The video was posted on the Internet Wednesday (April 18), the same day students who oppose the policy handed out 4,000 MP4 players loaded with the video on campus. Players also are being given to the university's board of trustees.
The new policy requires any campus-recognized group -- including religious groups -- to apply, across the board, the university's non-discrimination policy, which forbids discrimination on the basis of race, gender, religion and sexual orientation. For Christian groups, that means they technically cannot require their group leader to be a Christian.
"I don't think this is over. I think Vanderbilt alums and other people will continue to speak out and speak up," Bill Campbell, who is identified as the former head of admissions, says in the video. Campbell says he believes Vanderbilt is "discriminating against the Christian organizations."
One student on the video, junior Pieter Valk, asks, rhetorically, "If we can't ask our leaders to be religious, what's the point of our group?"
Junior Alex Whitmore adds, "It is a lack of common sense. It would make sense that an organization should be able to appoint the leaders based on the core beliefs of the organization."
Alumnus Thomas Singleton says he fears that the policy will devolve to the point that "if a non-Christian isn't elected" to lead a Christian group, "it is going to be assumed that there was discrimination."
The policy also is being selectively enforced, Singleton said.
"Vanderbilt's non-discrimination policy says you can't discriminate based on sex, religion, race, sexual orientation," he said. "What is the biggest organization on this campus that discriminates according to sex? It's fraternities and sororities."
Law student Palmer Williams said she thinks "it does seem unfair" for the policy to apply "to one organization that I was a part of -- Campus Crusade for Christ" but not to "Tri Delta, which I was a member of."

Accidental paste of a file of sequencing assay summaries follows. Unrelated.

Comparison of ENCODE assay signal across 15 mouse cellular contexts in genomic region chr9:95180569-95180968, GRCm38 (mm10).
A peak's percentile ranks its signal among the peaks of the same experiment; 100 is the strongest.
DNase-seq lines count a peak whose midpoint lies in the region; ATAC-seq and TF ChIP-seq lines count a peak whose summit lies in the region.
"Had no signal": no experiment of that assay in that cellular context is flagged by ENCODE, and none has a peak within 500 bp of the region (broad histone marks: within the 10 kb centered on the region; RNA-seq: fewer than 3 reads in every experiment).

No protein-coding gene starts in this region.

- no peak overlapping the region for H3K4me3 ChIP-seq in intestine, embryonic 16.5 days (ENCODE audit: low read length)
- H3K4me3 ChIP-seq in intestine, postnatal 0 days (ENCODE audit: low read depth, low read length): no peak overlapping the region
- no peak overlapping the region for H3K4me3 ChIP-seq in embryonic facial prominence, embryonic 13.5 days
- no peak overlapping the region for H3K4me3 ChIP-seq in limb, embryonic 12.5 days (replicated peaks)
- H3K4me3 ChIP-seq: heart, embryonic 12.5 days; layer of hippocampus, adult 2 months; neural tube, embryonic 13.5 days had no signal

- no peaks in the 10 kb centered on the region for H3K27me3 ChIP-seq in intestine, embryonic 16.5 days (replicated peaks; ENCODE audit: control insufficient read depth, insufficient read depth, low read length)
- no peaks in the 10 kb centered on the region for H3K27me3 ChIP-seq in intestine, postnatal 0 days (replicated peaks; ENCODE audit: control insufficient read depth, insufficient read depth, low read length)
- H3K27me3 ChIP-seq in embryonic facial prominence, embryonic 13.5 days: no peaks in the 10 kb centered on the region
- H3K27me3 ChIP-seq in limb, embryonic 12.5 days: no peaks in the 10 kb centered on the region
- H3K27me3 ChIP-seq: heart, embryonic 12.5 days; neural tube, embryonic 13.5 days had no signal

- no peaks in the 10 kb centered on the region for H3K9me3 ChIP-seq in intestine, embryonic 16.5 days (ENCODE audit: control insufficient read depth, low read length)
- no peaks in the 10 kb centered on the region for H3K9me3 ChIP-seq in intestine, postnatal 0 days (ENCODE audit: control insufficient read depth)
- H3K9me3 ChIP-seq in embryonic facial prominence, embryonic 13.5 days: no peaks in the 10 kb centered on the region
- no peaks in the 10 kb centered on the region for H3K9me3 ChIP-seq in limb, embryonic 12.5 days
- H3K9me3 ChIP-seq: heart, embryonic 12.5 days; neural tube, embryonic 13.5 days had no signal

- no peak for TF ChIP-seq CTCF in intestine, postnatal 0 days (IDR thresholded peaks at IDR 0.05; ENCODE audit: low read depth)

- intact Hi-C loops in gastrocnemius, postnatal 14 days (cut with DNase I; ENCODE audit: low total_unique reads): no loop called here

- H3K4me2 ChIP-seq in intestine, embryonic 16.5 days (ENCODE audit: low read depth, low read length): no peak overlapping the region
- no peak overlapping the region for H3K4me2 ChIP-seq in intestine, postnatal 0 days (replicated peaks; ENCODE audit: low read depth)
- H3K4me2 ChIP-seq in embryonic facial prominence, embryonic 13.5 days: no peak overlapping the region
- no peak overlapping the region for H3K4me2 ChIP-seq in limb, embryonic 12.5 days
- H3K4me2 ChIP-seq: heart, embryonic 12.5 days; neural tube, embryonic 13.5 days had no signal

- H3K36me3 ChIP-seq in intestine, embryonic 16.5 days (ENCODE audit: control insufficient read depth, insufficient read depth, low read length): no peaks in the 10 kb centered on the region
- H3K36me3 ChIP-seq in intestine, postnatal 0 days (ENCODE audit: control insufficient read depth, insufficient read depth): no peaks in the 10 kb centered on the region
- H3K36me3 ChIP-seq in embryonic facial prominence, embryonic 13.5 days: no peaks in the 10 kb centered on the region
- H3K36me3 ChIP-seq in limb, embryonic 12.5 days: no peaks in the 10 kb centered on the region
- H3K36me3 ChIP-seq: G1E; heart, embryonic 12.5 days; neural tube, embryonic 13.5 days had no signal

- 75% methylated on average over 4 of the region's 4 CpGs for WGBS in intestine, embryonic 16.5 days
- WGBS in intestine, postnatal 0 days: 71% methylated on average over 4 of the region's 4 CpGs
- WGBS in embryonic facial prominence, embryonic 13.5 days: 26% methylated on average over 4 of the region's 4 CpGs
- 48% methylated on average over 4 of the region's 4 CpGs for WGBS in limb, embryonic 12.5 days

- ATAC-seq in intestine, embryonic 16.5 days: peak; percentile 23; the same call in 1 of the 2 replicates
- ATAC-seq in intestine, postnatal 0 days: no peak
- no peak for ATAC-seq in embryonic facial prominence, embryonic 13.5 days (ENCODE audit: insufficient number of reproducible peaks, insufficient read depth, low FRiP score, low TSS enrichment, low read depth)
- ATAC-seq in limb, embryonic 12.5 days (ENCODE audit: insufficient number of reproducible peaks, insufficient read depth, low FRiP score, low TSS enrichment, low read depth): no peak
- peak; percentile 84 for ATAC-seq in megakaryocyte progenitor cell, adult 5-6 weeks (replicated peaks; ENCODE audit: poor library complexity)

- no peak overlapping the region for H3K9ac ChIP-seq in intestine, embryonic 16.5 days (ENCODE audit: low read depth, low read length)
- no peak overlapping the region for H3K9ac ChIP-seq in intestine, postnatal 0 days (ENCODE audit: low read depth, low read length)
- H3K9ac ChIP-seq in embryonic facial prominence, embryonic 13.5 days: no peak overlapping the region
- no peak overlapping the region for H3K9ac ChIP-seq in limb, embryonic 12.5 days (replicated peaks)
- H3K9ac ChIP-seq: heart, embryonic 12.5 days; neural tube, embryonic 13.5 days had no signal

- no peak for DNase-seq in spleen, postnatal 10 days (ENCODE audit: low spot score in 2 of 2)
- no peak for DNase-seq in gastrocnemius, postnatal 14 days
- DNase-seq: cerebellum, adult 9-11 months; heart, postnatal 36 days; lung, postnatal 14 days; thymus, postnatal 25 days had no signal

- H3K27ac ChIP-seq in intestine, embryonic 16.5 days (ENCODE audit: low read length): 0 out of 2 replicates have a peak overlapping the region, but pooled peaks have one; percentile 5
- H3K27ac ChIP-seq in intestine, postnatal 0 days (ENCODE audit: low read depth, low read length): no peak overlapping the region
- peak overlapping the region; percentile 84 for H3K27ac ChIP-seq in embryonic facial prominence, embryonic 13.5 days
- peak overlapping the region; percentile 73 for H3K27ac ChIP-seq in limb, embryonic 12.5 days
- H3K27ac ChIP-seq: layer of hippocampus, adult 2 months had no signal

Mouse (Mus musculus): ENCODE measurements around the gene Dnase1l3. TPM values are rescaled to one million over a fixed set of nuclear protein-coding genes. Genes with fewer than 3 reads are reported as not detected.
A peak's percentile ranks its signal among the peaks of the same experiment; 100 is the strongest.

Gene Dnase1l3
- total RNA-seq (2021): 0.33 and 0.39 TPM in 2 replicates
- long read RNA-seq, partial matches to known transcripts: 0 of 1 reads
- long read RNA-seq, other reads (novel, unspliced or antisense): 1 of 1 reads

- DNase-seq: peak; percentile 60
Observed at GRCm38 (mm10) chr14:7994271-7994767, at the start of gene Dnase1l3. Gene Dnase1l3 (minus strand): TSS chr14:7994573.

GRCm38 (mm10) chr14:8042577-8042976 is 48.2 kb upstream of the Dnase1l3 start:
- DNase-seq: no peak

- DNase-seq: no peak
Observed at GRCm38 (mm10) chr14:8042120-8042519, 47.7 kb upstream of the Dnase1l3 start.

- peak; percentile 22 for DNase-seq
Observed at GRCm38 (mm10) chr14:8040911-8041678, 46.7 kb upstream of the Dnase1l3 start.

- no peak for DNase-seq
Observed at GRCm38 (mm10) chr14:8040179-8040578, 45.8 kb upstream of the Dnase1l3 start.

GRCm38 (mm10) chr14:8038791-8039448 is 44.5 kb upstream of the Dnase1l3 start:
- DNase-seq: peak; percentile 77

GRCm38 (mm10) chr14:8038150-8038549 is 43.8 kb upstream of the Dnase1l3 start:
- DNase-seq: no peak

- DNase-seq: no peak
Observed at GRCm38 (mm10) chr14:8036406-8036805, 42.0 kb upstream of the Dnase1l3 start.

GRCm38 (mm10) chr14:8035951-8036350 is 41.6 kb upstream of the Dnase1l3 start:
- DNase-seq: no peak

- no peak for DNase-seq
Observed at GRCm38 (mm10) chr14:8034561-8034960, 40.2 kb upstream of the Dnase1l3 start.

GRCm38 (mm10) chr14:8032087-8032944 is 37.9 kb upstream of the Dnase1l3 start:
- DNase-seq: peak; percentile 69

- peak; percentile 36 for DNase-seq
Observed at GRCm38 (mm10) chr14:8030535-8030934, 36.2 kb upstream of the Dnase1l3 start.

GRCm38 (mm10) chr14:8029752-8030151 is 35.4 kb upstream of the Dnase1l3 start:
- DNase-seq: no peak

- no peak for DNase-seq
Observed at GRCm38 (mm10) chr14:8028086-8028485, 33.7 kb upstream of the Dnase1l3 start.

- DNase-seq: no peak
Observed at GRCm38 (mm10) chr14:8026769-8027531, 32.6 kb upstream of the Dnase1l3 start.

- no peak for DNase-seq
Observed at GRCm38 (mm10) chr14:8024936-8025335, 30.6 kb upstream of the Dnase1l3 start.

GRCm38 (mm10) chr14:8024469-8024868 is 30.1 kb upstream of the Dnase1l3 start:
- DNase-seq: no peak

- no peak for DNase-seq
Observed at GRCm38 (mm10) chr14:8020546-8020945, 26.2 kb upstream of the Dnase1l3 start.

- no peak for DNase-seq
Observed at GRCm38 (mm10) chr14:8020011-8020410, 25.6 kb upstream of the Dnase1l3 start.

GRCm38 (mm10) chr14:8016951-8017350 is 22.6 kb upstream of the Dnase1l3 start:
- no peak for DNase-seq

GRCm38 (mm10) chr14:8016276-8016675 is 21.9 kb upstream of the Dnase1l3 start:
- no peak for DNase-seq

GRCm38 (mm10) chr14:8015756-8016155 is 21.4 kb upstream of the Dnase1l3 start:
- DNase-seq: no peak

Several people in the video question whether they'll be able to support Vanderbilt in the future. Cat Majors, a senior, said she is transferring to Rice University, "primarily for the reason that they have a graduate student fellowship that isn't being attacked by the administration, I know that I have the right to practice my faith there freely and openly."
The video was released about a week after a coalition of 11 religious groups, known as Vanderbilt Solidarity, said they will not follow Vanderbilt's requirement. They have submitted applications with constitutions that have not been updated to mirror the university's nondiscrimination policy. The video was posted on the Internet by Vanderbilt Solidarity.
"Each of our eleven organizations is a faith-based group dedicated to sharing the light of the Gospel of Jesus Christ on campus," the statement said. "As such, we simply cannot allow those who do not share our faith to lead our ministries, as Vanderbilt now demands. To do so would not only compromise our very reason for existence, it would also violate the central tenets of our faith."
The coalition expressed bewilderment that "a university founded by Methodists" would prohibit "religious groups from selecting religious leaders while simultaneously allowing fraternities and sororities to discriminate in selecting their leaders and members."
One group, Vanderbilt Catholic, had already announced it was leaving campus.
Members of the coalition are: Asian American Christian Fellowship, Fellowship of Christian Athletes, Cru, Medical Christian Fellowship, Navigators, Graduate Christian Fellowship, Bridges International, Lutheran Student Fellowship, Every Nation Ministries, Beta Upsilon Chi, and Christian Legal Society.
Michael Foust is associate editor of Baptist Press.
Copyright (c) 2012 Southern Baptist Convention, Baptist Press www.BPNews.net